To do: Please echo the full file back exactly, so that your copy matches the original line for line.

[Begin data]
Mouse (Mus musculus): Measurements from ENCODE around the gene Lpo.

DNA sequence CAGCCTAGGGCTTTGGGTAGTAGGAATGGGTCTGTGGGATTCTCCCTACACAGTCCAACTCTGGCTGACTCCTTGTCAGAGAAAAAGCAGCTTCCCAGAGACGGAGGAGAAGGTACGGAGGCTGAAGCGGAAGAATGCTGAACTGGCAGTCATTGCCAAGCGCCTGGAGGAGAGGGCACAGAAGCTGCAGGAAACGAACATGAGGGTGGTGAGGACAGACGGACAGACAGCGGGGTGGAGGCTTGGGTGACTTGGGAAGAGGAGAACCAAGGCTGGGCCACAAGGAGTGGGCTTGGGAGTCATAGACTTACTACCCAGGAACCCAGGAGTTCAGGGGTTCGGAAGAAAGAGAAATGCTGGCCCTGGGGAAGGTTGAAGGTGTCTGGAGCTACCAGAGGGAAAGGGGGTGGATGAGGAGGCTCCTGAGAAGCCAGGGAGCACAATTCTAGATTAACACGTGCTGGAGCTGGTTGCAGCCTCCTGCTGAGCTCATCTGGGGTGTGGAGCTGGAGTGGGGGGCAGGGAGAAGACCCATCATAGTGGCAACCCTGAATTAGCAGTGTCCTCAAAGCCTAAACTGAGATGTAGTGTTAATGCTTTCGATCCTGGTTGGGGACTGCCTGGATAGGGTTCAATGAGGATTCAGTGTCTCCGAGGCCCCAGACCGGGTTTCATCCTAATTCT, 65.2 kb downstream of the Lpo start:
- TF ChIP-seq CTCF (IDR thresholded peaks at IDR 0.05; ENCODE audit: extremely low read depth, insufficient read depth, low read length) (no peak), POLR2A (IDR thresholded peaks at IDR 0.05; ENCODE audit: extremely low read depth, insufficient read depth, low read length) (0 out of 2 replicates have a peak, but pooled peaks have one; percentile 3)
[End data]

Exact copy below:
Mouse (Mus musculus): Measurements from ENCODE around the gene Lpo.

DNA sequence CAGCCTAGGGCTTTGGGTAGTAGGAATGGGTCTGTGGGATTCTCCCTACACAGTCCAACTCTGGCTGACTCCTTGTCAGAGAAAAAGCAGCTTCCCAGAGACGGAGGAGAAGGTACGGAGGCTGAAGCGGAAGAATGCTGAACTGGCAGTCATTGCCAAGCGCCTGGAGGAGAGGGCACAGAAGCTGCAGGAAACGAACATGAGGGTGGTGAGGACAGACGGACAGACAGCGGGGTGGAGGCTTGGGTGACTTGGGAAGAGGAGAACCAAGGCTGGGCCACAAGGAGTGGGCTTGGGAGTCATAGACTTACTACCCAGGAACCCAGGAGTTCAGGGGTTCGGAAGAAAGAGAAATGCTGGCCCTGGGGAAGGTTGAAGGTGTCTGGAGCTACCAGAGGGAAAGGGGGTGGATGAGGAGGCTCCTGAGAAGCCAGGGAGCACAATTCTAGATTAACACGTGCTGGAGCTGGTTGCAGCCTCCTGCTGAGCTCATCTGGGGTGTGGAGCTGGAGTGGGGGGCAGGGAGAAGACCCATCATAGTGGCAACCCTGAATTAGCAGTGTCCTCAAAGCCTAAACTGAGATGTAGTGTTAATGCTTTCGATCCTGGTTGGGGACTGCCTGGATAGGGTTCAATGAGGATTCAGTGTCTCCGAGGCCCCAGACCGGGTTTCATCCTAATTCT, 65.2 kb downstream of the Lpo start:
- TF ChIP-seq CTCF (IDR thresholded peaks at IDR 0.05; ENCODE audit: extremely low read depth, insufficient read depth, low read length) (no peak), POLR2A (IDR thresholded peaks at IDR 0.05; ENCODE audit: extremely low read depth, insufficient read depth, low read length) (0 out of 2 replicates have a peak, but pooled peaks have one; percentile 3)